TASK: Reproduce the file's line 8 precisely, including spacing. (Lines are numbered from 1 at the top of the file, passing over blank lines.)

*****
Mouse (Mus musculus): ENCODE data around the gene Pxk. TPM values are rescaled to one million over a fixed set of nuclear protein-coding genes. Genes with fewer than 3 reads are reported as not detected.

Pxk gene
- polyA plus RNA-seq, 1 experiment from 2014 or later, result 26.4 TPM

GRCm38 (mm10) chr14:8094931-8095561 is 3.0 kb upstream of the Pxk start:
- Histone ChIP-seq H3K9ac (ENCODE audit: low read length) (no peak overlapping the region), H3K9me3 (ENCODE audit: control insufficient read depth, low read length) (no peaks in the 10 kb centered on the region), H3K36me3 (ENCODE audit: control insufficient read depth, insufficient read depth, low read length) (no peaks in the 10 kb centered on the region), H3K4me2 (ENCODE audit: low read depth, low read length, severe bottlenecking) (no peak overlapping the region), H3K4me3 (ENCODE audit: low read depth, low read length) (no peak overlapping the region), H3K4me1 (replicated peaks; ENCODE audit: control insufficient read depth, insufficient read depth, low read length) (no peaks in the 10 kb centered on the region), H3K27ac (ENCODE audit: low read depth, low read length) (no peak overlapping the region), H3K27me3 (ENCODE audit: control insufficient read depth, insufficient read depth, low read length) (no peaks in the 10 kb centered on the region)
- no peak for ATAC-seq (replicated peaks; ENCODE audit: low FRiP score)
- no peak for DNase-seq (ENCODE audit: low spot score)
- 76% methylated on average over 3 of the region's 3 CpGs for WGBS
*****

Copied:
- 76% methylated on average over 3 of the region's 3 CpGs for WGBS